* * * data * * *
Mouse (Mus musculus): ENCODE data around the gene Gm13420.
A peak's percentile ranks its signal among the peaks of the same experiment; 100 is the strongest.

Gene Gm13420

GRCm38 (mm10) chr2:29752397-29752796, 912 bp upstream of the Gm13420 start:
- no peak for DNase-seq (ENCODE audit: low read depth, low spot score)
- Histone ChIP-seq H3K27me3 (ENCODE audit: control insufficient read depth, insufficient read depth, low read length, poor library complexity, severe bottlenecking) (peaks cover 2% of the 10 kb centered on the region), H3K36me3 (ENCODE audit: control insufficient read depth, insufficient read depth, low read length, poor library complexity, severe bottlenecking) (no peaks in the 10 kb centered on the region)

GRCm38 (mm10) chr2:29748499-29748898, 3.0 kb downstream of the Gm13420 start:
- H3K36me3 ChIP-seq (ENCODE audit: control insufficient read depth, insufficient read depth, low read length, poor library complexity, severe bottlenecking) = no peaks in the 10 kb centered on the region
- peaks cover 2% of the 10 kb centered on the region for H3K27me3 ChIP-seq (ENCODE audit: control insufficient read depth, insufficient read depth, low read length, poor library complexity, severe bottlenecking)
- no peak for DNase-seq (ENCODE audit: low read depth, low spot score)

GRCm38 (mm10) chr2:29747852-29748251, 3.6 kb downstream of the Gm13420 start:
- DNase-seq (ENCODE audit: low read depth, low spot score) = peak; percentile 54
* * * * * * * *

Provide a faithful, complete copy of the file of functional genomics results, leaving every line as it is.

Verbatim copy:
Mouse (Mus musculus): ENCODE data around the gene Gm13420.
A peak's percentile ranks its signal among the peaks of the same experiment; 100 is the strongest.

Gene Gm13420

GRCm38 (mm10) chr2:29752397-29752796, 912 bp upstream of the Gm13420 start:
- no peak for DNase-seq (ENCODE audit: low read depth, low spot score)
- Histone ChIP-seq H3K27me3 (ENCODE audit: control insufficient read depth, insufficient read depth, low read length, poor library complexity, severe bottlenecking) (peaks cover 2% of the 10 kb centered on the region), H3K36me3 (ENCODE audit: control insufficient read depth, insufficient read depth, low read length, poor library complexity, severe bottlenecking) (no peaks in the 10 kb centered on the region)

GRCm38 (mm10) chr2:29748499-29748898, 3.0 kb downstream of the Gm13420 start:
- H3K36me3 ChIP-seq (ENCODE audit: control insufficient read depth, insufficient read depth, low read length, poor library complexity, severe bottlenecking) = no peaks in the 10 kb centered on the region
- peaks cover 2% of the 10 kb centered on the region for H3K27me3 ChIP-seq (ENCODE audit: control insufficient read depth, insufficient read depth, low read length, poor library complexity, severe bottlenecking)
- no peak for DNase-seq (ENCODE audit: low read depth, low spot score)

GRCm38 (mm10) chr2:29747852-29748251, 3.6 kb downstream of the Gm13420 start:
- DNase-seq (ENCODE audit: low read depth, low spot score) = peak; percentile 54